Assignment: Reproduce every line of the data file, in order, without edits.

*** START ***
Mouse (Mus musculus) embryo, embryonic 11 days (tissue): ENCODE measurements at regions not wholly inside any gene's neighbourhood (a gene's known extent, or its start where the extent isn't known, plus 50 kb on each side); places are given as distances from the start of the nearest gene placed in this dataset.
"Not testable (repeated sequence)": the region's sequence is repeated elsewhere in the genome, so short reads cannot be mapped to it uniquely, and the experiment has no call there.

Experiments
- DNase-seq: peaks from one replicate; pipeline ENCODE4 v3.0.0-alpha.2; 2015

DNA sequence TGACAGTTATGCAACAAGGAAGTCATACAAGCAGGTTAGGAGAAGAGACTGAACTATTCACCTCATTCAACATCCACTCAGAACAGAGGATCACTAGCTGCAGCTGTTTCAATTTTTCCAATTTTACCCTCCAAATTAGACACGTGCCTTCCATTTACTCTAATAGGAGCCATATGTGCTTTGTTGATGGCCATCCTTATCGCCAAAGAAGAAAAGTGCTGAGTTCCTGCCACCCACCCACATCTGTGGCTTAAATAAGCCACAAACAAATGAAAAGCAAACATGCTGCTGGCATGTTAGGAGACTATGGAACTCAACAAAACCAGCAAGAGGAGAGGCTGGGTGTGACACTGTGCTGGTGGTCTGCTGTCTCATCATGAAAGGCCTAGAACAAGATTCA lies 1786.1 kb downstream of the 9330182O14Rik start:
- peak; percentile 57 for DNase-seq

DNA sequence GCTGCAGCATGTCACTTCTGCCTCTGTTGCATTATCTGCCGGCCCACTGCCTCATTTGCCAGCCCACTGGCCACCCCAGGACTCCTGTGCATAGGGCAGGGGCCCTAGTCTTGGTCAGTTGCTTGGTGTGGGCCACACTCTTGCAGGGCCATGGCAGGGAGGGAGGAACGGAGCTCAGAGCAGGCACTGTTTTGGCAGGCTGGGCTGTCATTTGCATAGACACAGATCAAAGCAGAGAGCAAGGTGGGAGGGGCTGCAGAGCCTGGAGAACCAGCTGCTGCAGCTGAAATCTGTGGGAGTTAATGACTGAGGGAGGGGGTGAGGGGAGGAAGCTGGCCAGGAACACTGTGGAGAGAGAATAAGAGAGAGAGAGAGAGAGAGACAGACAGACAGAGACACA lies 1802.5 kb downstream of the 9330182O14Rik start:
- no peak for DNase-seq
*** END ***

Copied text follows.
Mouse (Mus musculus) embryo, embryonic 11 days (tissue): ENCODE measurements at regions not wholly inside any gene's neighbourhood (a gene's known extent, or its start where the extent isn't known, plus 50 kb on each side); places are given as distances from the start of the nearest gene placed in this dataset.
"Not testable (repeated sequence)": the region's sequence is repeated elsewhere in the genome, so short reads cannot be mapped to it uniquely, and the experiment has no call there.

Experiments
- DNase-seq: peaks from one replicate; pipeline ENCODE4 v3.0.0-alpha.2; 2015

DNA sequence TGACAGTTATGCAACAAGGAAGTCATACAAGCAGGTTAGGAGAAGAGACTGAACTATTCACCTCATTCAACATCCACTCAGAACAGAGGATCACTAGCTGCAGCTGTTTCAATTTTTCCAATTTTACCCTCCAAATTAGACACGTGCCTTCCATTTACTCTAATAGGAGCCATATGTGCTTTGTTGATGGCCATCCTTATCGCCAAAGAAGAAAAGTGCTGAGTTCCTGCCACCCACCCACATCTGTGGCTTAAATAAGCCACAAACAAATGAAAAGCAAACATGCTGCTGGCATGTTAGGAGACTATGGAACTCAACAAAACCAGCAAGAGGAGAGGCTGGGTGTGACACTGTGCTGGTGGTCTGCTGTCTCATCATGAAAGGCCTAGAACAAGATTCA lies 1786.1 kb downstream of the 9330182O14Rik start:
- peak; percentile 57 for DNase-seq

DNA sequence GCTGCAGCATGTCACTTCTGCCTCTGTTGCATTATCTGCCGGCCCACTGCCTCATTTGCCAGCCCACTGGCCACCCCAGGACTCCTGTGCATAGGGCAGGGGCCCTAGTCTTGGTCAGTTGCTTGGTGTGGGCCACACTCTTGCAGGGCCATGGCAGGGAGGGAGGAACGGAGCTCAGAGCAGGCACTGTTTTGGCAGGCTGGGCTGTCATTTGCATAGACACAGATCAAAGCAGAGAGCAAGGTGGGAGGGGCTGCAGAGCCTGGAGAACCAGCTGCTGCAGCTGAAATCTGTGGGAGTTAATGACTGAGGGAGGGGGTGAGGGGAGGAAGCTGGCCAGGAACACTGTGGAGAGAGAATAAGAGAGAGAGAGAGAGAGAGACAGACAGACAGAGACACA lies 1802.5 kb downstream of the 9330182O14Rik start:
- no peak for DNase-seq